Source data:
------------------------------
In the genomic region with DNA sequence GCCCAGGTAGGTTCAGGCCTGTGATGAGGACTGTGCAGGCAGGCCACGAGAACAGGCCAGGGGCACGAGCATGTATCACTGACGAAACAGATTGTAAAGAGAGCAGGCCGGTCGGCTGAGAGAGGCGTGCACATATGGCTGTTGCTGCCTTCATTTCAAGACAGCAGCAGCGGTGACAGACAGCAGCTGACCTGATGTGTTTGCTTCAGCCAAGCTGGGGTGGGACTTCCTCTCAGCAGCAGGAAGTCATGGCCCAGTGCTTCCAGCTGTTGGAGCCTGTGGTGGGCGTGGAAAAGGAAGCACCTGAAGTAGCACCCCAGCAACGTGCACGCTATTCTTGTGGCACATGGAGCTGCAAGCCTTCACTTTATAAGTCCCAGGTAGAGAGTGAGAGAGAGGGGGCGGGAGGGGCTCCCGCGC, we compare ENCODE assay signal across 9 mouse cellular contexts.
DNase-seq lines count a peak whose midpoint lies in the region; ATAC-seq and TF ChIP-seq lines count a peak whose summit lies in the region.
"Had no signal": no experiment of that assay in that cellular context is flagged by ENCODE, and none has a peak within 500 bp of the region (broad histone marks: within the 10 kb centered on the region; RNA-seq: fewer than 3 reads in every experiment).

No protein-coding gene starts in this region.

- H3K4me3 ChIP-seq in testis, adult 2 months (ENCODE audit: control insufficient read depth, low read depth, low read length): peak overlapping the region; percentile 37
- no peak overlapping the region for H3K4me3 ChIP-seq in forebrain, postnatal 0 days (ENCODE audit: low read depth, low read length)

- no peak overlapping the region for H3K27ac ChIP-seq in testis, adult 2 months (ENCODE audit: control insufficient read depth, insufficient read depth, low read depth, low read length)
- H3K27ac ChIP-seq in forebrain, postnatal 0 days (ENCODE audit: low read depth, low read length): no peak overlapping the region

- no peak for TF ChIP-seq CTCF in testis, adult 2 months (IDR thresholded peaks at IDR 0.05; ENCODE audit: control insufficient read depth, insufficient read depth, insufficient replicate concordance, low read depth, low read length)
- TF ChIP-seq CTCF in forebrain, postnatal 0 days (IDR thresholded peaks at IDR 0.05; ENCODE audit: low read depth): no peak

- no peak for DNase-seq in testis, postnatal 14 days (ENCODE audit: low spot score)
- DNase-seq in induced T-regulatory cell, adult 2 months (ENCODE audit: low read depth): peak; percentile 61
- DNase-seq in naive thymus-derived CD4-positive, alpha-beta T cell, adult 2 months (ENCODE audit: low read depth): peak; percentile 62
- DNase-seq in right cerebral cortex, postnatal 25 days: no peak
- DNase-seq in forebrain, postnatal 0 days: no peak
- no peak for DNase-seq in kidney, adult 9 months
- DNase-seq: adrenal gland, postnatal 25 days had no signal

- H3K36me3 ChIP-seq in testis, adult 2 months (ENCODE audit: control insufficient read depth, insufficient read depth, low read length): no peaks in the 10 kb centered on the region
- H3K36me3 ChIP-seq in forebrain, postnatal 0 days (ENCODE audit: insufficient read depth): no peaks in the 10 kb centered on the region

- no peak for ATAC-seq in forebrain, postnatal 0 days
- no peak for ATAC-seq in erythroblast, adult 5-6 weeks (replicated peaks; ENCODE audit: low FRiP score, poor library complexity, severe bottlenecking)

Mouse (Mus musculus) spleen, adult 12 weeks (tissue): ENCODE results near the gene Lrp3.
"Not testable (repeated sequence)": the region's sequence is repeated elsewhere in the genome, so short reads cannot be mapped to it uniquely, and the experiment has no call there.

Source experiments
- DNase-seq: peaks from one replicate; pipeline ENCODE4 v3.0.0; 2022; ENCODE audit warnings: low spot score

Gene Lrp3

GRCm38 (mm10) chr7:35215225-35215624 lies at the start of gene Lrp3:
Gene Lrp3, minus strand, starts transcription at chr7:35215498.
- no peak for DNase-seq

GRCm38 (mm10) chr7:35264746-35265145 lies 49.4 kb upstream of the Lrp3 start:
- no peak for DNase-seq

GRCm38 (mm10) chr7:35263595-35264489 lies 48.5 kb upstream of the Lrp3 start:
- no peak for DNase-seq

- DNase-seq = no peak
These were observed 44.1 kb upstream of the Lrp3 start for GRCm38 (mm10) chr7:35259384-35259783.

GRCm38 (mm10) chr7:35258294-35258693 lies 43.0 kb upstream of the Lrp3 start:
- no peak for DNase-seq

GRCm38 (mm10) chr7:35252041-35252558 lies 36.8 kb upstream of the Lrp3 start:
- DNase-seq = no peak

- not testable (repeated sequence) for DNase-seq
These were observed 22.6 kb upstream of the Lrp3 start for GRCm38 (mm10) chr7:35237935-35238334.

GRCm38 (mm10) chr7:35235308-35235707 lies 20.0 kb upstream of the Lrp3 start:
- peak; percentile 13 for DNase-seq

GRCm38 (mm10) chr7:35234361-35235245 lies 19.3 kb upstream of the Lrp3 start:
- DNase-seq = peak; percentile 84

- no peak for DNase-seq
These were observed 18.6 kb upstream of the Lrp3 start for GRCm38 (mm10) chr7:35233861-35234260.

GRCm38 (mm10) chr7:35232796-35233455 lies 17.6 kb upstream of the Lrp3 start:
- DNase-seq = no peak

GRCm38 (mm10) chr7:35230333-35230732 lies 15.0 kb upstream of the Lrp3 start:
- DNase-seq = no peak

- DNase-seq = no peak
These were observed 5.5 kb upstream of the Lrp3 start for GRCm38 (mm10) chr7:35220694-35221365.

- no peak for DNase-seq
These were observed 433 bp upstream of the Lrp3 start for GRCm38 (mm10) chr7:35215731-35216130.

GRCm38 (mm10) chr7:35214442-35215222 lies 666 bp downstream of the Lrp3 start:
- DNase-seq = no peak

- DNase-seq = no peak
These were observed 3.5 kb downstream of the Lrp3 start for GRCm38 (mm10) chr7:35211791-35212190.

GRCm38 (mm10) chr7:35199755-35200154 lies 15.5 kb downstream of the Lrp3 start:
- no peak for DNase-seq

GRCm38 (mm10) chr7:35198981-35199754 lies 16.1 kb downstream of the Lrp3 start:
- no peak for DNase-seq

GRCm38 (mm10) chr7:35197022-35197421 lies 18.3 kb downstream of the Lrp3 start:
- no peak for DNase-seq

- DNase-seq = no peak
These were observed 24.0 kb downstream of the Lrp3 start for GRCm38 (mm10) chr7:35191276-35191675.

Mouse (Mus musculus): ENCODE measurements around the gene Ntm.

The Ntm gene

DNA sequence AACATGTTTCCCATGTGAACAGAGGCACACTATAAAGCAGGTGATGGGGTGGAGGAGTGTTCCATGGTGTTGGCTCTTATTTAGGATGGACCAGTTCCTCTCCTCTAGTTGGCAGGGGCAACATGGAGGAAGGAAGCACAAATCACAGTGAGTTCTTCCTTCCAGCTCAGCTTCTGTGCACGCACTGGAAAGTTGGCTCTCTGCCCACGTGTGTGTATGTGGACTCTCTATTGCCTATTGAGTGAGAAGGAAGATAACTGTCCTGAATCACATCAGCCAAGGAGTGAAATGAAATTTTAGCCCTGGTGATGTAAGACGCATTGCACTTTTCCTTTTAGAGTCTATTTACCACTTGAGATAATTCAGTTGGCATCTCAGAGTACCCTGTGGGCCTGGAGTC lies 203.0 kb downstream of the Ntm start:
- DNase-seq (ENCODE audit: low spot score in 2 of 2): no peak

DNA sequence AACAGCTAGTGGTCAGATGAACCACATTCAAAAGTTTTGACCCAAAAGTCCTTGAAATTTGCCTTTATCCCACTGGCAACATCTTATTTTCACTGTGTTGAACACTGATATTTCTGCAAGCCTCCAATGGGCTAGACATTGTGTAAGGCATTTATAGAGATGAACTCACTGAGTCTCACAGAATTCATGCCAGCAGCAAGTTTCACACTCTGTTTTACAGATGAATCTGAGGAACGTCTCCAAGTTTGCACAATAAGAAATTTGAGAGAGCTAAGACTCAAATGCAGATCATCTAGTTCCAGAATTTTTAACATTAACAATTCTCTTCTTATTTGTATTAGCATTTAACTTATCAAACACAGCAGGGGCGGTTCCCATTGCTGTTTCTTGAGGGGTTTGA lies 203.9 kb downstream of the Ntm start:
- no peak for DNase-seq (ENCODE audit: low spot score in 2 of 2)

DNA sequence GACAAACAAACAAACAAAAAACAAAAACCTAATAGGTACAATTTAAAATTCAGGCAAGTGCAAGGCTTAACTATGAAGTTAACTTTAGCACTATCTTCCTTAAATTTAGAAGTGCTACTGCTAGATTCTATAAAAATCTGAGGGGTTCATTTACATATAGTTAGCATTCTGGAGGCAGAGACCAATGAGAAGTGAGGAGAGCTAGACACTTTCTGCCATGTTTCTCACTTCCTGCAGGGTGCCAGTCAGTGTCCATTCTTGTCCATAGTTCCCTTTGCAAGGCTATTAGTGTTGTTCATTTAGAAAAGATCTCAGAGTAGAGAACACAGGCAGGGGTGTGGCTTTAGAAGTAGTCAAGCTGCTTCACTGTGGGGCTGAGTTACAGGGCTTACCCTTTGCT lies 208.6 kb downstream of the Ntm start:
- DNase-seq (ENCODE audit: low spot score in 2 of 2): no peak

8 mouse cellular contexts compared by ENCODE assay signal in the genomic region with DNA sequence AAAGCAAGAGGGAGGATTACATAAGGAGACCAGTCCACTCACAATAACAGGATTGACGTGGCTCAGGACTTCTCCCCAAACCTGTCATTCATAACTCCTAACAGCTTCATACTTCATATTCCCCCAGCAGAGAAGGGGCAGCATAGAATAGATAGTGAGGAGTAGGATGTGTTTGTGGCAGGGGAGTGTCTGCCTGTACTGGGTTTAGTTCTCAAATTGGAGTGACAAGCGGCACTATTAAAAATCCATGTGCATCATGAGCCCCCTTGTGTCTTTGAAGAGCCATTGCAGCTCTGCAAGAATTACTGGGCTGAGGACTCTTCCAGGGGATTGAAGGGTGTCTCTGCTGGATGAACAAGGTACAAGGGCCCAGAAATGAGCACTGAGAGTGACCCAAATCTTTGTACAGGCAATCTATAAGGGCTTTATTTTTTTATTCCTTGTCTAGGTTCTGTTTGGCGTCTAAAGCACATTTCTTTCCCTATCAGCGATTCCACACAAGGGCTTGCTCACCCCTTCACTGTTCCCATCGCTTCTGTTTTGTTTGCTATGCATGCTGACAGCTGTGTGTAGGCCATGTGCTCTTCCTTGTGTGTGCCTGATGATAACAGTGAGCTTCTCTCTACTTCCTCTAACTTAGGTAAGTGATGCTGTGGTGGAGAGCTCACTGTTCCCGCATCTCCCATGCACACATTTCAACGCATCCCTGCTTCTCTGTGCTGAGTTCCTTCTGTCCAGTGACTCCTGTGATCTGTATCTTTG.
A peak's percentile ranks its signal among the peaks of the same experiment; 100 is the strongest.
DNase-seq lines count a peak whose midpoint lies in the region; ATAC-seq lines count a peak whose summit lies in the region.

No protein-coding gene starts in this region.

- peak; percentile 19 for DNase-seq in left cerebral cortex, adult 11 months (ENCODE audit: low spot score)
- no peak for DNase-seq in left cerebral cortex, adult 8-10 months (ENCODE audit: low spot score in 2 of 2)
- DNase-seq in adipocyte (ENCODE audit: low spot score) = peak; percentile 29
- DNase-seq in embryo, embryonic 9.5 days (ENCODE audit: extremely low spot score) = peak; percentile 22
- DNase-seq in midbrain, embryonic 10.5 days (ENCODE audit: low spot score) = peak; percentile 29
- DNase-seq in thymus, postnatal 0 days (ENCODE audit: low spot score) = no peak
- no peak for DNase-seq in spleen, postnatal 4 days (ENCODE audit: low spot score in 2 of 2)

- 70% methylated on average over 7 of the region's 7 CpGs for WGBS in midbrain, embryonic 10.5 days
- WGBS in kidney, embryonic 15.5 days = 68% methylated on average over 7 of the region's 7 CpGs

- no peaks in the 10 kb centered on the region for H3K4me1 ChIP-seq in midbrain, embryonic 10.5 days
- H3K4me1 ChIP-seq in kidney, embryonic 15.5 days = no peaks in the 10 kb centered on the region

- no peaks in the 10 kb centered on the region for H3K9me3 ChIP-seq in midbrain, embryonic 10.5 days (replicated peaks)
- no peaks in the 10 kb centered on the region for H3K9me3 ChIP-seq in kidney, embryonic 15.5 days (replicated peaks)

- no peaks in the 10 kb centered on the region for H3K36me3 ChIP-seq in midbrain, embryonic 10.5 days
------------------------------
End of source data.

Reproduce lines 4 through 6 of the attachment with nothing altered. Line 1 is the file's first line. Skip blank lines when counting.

No protein-coding gene starts in this region.

- H3K4me3 ChIP-seq in testis, adult 2 months (ENCODE audit: control insufficient read depth, low read depth, low read length): peak overlapping the region; percentile 37
- no peak overlapping the region for H3K4me3 ChIP-seq in forebrain, postnatal 0 days (ENCODE audit: low read depth, low read length)